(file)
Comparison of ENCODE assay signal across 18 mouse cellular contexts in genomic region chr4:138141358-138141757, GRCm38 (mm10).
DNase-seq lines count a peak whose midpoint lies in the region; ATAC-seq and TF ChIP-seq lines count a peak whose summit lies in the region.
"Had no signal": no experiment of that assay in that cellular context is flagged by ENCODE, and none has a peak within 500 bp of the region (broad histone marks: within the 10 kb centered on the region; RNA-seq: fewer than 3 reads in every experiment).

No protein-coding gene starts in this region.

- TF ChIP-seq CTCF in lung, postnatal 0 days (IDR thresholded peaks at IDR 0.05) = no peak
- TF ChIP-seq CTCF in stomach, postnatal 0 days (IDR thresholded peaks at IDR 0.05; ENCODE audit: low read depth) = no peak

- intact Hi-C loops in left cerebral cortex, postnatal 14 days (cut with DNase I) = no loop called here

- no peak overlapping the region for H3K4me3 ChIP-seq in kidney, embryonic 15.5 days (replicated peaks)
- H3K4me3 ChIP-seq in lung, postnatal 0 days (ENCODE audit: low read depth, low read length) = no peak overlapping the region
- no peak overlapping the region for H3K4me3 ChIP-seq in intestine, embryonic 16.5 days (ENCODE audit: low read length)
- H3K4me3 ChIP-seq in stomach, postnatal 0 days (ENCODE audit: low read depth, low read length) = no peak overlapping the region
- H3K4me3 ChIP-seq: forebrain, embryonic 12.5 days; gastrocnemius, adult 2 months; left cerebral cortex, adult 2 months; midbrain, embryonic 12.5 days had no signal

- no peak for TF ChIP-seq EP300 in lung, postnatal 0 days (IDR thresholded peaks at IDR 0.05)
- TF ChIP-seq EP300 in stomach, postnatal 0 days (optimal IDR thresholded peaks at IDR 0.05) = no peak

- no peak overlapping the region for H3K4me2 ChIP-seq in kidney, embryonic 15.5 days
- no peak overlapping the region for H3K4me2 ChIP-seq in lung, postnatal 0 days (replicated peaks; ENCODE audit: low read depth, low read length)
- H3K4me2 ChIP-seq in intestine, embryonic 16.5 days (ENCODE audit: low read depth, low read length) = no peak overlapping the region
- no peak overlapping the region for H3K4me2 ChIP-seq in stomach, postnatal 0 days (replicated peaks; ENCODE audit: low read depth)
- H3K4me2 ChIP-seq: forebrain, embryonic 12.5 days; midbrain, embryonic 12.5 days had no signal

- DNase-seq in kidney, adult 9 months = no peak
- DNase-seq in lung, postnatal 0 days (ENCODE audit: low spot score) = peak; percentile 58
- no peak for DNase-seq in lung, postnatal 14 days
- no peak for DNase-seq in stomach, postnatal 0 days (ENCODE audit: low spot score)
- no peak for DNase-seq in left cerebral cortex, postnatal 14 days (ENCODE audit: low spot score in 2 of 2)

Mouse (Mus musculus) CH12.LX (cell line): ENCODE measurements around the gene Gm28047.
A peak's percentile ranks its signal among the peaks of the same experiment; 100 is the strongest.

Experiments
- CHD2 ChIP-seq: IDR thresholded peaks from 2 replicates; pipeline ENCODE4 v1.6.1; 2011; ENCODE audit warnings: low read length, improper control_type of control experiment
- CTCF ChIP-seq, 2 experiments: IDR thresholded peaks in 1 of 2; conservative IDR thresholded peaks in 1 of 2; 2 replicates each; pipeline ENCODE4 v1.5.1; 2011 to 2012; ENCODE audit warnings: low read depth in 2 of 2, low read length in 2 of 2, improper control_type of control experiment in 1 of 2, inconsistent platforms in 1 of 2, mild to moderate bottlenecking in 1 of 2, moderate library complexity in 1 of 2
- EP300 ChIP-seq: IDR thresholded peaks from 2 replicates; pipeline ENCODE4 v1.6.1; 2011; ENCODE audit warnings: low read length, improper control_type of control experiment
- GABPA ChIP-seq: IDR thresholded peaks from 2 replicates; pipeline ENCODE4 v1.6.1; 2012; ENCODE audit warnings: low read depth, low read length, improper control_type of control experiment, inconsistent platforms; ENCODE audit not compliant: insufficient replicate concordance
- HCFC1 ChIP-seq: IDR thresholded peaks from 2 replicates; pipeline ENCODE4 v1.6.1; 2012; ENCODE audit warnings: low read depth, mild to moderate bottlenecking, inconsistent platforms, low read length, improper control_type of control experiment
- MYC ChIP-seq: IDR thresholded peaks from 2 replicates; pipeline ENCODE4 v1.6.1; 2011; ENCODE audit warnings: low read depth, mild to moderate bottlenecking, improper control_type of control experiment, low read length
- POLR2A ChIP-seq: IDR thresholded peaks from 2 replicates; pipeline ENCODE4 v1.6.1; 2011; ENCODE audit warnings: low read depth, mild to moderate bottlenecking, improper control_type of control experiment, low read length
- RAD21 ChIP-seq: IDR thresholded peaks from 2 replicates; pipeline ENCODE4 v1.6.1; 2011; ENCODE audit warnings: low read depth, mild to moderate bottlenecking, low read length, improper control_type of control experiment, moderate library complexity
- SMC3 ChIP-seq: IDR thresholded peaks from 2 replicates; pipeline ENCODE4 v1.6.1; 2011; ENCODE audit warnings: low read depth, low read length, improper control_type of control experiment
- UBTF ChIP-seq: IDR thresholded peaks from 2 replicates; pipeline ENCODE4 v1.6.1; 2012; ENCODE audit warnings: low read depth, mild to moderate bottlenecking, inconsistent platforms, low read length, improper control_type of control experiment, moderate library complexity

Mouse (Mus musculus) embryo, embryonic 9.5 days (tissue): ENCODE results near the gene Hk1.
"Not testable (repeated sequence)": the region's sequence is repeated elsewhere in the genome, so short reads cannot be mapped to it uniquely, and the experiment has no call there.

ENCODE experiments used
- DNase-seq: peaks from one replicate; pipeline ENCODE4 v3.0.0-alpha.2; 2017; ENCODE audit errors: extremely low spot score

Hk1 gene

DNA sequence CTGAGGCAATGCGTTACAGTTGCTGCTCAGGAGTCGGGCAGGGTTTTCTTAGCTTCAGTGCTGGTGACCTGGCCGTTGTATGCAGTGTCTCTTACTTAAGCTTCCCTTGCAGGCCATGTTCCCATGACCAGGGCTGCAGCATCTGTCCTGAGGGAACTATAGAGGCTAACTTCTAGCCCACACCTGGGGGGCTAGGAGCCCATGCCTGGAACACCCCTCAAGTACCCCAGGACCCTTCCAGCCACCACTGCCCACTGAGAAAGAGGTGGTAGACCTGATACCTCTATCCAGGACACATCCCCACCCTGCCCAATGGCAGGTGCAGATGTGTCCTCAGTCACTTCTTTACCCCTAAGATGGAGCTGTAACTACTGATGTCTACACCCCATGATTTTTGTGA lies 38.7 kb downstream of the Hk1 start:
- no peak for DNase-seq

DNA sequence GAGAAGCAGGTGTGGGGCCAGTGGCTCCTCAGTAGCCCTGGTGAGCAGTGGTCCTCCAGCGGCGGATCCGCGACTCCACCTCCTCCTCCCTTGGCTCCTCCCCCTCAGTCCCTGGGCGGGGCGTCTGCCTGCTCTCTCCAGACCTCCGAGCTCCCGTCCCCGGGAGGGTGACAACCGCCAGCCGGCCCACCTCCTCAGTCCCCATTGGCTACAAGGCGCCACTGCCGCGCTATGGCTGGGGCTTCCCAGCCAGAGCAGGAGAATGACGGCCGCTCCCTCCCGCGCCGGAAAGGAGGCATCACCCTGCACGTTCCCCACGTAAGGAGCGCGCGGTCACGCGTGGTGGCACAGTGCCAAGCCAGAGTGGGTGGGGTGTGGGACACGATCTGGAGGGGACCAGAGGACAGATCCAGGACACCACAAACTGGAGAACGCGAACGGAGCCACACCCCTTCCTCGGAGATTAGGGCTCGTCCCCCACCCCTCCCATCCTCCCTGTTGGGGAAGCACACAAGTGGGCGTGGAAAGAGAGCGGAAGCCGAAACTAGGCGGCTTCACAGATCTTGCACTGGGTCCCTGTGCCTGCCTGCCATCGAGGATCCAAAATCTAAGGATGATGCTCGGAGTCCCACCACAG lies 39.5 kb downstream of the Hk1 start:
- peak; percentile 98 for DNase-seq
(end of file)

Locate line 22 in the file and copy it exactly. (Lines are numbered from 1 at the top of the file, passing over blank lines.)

- no peak for DNase-seq in lung, postnatal 14 days